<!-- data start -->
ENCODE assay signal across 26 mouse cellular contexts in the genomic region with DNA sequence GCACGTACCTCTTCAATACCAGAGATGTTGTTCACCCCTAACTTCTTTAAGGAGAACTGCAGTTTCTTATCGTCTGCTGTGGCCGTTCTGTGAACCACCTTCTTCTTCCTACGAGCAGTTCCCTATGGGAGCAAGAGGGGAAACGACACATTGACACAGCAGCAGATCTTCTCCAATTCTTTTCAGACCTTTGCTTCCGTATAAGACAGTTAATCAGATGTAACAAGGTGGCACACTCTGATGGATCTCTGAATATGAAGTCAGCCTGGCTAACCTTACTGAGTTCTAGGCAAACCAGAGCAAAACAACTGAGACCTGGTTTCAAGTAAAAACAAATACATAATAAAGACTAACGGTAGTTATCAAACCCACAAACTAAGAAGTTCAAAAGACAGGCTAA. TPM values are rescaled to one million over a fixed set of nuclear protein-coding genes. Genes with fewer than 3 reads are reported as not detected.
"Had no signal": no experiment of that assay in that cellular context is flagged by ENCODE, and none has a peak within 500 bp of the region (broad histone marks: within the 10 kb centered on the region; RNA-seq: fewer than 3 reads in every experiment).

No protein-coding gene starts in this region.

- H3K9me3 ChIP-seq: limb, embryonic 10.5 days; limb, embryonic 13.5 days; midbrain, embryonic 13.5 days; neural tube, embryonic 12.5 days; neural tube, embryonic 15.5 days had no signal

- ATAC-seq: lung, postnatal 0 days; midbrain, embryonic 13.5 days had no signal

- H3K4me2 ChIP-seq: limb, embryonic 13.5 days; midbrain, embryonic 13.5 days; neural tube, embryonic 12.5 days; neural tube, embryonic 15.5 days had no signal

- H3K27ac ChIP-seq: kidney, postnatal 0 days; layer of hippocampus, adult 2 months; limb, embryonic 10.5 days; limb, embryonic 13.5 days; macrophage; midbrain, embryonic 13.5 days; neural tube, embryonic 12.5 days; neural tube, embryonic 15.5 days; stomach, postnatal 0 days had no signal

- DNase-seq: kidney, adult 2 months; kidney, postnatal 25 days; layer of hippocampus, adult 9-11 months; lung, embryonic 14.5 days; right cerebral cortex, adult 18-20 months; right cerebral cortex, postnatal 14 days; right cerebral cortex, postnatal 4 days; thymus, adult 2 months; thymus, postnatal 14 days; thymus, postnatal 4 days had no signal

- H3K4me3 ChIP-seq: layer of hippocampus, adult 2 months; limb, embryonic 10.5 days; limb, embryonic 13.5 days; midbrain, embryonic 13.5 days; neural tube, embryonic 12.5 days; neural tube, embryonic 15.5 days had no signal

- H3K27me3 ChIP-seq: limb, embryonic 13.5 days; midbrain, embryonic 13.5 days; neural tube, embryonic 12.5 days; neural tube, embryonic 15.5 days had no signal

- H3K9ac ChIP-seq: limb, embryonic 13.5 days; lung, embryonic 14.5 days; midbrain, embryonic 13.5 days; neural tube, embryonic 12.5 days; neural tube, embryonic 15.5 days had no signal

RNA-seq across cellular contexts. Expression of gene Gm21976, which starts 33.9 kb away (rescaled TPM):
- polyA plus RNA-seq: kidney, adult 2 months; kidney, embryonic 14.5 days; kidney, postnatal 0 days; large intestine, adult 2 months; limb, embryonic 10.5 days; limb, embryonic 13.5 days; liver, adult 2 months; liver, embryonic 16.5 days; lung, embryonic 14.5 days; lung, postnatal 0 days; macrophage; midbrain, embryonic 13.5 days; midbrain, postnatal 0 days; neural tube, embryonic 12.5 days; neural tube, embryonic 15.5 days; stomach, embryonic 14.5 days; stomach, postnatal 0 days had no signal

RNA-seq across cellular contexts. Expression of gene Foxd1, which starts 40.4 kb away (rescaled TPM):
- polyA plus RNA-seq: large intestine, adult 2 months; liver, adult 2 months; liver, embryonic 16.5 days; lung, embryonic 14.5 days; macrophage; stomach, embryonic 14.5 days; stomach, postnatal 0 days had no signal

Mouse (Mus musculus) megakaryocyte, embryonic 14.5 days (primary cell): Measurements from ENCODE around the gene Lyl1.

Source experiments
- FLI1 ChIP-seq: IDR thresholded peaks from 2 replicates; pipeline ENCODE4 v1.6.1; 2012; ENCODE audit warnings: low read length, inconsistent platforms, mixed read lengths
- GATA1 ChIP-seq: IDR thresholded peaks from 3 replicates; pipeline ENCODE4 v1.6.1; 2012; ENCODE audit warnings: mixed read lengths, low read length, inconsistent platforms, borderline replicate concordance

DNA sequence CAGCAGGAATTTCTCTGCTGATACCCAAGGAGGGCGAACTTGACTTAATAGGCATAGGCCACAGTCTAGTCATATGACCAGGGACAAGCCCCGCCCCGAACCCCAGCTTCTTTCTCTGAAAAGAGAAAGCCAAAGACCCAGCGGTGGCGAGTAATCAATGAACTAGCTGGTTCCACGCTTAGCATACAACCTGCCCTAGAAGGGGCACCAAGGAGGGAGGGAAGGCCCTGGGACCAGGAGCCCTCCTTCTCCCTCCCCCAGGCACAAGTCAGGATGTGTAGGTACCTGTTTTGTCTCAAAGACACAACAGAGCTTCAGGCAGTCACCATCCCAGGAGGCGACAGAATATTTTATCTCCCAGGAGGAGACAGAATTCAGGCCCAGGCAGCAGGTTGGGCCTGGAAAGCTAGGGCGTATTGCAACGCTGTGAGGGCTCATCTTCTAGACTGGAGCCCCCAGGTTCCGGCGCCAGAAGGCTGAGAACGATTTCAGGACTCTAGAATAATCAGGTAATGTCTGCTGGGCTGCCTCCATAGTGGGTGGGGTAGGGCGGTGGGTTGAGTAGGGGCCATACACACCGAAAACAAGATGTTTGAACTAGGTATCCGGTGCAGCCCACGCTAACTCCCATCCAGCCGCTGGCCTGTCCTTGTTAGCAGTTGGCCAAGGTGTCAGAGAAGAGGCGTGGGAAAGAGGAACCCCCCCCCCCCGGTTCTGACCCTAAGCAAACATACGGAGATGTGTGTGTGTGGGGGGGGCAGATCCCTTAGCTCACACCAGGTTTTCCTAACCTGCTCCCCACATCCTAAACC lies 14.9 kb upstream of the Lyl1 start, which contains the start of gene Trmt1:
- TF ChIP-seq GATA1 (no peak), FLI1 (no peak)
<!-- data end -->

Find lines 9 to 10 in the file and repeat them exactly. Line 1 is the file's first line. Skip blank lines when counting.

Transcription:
- H3K4me3 ChIP-seq: layer of hippocampus, adult 2 months; limb, embryonic 10.5 days; limb, embryonic 13.5 days; midbrain, embryonic 13.5 days; neural tube, embryonic 12.5 days; neural tube, embryonic 15.5 days had no signal

- H3K27me3 ChIP-seq: limb, embryonic 13.5 days; midbrain, embryonic 13.5 days; neural tube, embryonic 12.5 days; neural tube, embryonic 15.5 days had no signal